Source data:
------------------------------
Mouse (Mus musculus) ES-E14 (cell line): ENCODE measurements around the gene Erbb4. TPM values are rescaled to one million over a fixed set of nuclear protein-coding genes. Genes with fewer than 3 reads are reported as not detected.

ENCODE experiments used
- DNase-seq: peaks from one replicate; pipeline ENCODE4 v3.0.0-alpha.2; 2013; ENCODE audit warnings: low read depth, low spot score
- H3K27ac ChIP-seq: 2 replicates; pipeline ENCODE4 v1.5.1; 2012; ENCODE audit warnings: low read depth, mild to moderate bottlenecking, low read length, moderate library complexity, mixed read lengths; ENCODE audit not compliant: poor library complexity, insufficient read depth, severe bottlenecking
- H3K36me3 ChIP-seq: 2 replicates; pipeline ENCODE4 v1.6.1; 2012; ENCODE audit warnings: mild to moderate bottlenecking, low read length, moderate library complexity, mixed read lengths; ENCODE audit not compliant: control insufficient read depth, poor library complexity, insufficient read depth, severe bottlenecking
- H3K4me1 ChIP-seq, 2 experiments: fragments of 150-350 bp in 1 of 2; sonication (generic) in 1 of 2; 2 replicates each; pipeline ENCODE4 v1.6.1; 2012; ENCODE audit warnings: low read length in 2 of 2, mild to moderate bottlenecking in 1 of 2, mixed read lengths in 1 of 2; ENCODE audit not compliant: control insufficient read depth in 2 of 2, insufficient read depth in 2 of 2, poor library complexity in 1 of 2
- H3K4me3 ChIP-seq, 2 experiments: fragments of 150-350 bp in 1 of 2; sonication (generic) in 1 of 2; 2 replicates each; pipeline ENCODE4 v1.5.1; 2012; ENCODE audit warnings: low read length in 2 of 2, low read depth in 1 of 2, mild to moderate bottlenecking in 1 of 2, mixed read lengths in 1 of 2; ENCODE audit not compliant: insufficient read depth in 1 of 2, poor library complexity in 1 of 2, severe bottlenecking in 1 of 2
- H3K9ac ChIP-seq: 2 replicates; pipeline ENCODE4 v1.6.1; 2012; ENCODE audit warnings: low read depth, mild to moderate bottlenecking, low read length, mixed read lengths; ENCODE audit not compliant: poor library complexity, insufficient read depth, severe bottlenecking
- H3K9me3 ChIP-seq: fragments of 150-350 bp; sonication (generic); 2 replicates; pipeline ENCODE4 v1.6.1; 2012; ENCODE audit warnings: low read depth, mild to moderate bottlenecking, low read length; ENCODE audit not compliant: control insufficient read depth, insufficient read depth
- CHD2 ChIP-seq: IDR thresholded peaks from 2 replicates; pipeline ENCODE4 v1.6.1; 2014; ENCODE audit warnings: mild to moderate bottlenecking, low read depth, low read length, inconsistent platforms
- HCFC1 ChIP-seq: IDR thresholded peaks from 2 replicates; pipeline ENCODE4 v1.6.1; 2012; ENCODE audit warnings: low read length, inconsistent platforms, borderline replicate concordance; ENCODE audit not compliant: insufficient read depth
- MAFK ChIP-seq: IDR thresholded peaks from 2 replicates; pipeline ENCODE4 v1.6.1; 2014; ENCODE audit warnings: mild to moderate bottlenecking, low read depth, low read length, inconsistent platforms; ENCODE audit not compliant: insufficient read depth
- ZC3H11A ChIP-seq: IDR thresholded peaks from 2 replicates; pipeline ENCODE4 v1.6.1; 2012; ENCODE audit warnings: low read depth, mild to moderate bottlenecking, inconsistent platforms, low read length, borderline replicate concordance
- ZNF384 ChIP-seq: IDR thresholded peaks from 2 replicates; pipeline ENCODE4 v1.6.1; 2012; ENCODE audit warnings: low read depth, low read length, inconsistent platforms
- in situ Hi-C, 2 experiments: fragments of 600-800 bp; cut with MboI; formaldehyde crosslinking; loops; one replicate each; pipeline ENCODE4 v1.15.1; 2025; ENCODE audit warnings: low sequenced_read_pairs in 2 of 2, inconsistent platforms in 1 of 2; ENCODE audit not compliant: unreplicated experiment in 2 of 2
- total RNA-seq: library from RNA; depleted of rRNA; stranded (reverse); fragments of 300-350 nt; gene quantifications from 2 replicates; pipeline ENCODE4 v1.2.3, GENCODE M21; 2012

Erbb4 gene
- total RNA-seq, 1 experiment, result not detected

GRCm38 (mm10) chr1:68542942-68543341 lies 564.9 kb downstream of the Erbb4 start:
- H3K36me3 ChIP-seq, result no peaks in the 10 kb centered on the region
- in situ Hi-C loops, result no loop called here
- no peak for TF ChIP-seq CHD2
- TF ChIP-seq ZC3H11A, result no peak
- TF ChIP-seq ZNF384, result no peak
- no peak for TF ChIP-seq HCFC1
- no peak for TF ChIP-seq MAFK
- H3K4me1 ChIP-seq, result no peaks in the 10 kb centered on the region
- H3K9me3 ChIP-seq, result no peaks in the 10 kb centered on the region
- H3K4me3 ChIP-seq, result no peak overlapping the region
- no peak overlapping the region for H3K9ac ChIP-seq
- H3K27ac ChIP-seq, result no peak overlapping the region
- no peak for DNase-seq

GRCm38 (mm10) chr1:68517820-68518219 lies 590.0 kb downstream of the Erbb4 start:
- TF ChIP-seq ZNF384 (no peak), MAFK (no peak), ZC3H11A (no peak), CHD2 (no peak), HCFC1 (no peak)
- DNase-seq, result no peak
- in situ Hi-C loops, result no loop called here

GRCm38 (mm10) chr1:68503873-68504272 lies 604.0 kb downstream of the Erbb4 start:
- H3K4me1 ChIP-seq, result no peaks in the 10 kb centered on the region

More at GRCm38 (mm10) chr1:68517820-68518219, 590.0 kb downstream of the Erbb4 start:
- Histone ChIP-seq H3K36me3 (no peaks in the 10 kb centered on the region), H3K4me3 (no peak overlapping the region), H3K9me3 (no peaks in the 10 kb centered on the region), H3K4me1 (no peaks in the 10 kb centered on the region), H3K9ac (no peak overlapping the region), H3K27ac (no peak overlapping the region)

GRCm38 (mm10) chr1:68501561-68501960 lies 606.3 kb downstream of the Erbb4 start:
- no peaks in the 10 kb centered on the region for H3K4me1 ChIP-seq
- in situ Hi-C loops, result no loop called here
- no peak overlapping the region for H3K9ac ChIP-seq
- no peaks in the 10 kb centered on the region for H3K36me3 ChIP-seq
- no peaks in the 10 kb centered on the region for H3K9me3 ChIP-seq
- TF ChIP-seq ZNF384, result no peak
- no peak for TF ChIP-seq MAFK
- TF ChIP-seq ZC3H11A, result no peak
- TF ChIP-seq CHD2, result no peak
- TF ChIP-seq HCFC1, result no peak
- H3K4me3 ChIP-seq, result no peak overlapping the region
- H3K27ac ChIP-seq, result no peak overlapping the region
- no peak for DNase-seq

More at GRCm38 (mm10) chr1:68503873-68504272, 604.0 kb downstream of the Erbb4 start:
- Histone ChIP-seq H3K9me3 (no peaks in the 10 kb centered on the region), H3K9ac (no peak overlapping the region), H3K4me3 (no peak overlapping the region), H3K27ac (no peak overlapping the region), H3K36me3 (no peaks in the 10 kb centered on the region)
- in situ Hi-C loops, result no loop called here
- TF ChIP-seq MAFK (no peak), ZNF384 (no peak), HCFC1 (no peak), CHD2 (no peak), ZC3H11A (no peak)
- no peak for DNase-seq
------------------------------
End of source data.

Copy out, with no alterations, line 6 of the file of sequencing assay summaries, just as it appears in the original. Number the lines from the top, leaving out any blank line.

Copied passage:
- H3K4me1 ChIP-seq, 2 experiments: fragments of 150-350 bp in 1 of 2; sonication (generic) in 1 of 2; 2 replicates each; pipeline ENCODE4 v1.6.1; 2012; ENCODE audit warnings: low read length in 2 of 2, mild to moderate bottlenecking in 1 of 2, mixed read lengths in 1 of 2; ENCODE audit not compliant: control insufficient read depth in 2 of 2, insufficient read depth in 2 of 2, poor library complexity in 1 of 2